Used to mean:

  1. The recognition (and/or sometimes classification) of humans using distinctive characteristics such as the shape of the face, the sound of the voice, the veins of their hand, consistently measurable behaviours, etc.
  2. The distinctive human characteristics that are (or may in future be) used for such recognition or classification processes.
  3. Any external (often digital) representation of these human characteristics.

In casual use the term is usually intended to also imply ‘using computers.’ However, usually humans can be involved either in support of, or in replacement of, computers to perform these tasks.

Because of the possible variations it is helpful for writers to be clear about the broad parameters intended – especially whether it is about processing vs data; and, for processing, identification vs classification and performed by machine vs human.

Context and wider usage

Biometrics literally means ‘body measurements’ of any type (including for example, temperature used for medical diagnosis), but is increasingly used in the narrower sense of ‘measurements that can be used to identify and/or classify people’. This notwithstanding, the term is still in use to mean a range of different processes that involve body measurements such as physical performance in certain tasks or conditions (for example, “Sensors … will monitor brain signals and other medical data … [amassing] a huge biometric … database.”).

Some characteristics measured for biometrics are physiological; some are behavioural; but most of the time a combination of physiology and behaviour contributes to the process.

The inclusion of classification alongside identification is inconsistent: some include it, and some do not; where included, it may include a range of attributes – from characteristics like racial groupings to bodily attributes like age to mental attributes like mood or sentiment.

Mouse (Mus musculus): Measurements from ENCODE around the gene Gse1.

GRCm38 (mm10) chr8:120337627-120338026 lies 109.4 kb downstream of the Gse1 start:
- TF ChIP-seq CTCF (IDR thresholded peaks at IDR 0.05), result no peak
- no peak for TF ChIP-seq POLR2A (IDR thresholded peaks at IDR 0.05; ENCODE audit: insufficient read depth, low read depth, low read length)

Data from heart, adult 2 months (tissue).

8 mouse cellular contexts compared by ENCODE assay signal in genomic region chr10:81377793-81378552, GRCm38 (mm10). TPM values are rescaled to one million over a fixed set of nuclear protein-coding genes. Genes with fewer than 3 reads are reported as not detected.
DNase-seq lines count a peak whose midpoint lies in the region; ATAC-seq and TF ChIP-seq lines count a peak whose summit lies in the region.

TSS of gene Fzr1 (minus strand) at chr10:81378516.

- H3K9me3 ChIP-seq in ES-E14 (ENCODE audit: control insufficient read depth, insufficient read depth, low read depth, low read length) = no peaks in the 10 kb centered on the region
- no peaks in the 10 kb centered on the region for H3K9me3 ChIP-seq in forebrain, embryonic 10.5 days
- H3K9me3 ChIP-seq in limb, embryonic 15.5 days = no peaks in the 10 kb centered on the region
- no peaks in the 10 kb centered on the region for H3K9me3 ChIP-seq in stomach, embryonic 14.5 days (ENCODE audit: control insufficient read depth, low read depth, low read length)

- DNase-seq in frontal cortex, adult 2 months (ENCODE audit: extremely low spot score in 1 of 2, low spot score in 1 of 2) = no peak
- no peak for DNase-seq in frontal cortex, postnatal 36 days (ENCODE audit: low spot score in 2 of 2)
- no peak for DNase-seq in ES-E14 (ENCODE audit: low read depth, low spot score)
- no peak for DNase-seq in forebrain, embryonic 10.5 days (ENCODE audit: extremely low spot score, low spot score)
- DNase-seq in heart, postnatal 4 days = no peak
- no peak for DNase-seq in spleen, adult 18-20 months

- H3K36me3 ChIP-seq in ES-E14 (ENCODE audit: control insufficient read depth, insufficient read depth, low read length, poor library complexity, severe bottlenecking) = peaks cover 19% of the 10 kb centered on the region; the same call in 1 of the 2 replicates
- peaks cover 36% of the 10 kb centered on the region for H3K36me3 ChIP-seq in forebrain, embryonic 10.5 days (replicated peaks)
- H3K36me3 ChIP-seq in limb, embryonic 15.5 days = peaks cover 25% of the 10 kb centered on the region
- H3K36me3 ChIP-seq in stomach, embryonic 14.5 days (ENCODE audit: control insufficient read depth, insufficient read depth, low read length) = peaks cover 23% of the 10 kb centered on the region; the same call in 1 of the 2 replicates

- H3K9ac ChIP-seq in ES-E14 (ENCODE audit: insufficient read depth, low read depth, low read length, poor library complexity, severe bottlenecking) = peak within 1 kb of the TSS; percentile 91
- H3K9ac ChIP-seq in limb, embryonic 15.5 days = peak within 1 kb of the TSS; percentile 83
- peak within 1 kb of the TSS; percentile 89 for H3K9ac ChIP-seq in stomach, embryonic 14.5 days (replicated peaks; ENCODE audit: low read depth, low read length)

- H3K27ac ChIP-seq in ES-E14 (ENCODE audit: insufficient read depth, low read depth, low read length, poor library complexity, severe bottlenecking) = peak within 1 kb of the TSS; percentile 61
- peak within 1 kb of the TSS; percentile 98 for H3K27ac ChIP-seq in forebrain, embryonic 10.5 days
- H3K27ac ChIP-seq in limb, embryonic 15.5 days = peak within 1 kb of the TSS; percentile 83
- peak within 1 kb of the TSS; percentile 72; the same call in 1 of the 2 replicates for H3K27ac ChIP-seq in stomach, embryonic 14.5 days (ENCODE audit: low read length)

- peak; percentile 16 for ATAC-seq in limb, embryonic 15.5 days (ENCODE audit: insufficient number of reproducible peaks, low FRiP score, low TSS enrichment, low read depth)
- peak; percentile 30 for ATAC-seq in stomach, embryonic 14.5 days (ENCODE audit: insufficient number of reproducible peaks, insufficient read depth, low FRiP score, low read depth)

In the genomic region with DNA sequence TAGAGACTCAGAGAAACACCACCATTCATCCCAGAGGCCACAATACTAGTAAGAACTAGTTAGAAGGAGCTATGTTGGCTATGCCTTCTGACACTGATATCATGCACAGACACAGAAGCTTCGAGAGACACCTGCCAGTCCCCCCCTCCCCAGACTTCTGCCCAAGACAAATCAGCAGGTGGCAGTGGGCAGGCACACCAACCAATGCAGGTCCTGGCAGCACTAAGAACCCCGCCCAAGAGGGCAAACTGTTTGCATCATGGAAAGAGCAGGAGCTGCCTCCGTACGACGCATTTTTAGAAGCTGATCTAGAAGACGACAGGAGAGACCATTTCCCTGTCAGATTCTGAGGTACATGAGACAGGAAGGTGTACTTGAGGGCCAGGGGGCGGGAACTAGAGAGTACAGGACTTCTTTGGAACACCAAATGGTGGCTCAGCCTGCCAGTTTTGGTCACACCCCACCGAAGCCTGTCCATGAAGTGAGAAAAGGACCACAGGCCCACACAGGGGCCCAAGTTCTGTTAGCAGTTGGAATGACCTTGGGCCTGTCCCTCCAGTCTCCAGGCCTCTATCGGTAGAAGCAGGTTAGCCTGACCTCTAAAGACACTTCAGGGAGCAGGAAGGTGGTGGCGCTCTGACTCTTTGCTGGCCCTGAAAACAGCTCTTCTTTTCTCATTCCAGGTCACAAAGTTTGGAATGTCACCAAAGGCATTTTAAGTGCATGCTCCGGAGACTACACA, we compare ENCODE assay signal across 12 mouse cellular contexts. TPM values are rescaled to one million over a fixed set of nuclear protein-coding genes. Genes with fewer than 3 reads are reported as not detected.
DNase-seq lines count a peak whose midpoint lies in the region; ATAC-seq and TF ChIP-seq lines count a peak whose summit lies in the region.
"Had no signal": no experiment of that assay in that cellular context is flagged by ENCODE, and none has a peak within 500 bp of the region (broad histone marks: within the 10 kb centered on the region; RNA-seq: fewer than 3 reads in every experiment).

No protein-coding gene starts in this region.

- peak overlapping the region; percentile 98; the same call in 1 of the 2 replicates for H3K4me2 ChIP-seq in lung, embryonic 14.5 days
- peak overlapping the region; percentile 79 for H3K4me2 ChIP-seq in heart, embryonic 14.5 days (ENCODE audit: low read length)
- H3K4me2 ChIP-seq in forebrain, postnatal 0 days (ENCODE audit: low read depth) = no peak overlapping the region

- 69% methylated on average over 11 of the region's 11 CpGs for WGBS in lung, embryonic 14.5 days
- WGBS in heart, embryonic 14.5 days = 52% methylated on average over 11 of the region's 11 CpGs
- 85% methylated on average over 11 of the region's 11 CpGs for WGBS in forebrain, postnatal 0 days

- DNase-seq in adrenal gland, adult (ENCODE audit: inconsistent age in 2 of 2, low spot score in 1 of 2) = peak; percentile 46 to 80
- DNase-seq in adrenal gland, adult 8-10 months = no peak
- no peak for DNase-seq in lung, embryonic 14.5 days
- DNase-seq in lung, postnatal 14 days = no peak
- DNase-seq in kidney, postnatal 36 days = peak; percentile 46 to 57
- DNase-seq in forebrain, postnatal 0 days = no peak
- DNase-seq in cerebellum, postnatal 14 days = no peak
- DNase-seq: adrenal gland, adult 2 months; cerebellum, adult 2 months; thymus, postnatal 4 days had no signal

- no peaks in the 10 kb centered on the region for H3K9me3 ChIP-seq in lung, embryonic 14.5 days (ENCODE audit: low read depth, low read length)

Examples

  1. The decision to use biometrics for mobile device unlocking was based on convenience and security.
  2. She was uneasy about presenting biometrics like her fingerprints for fear of them being copied.
  3. He didn’t like the idea of the agency holding his biometrics.

Definitions in technical use

ISO provides a precise definition for biometrics which largely aligns with ‘use of data for identification’ aside from requirements that computing is involved (i.e. human-only is out of scope), and that recognition is required (i.e. classification is out of scope).

NIST offers a few definitions. One (from SP800-63-3) aligns with the ‘use of data for identification’ meaning above but, like the ISO definition, excludes purely human processes and classification uses. Another (from SP800-12 Rev. 1) defines biometrics as the plural of biometric, as in a ‘specific type of data from a person that can be used to recognise them’.

Table of Contents

Classification ✅

Biometrics usage

The process of using distinctive human characteristics such as the shape of the face, the sound of the voice, consistently measurable behaviours, etc., to determine attributes of people. These attributes are wide ranging and may include characteristics like racial groupings or age to mental attributes like mood or sentiment.

The term is usually intended to also imply ‘using computers.’ Humans can support, or replace, computers to perform these tasks in most cases, although this is relatively unusual in large-scale uses of classification.

Context and wider usage

The usual English meaning ‘the action or process of arranging a group of people into classes or categories according to shared qualities or characteristics’ is well aligned with use in biometrics.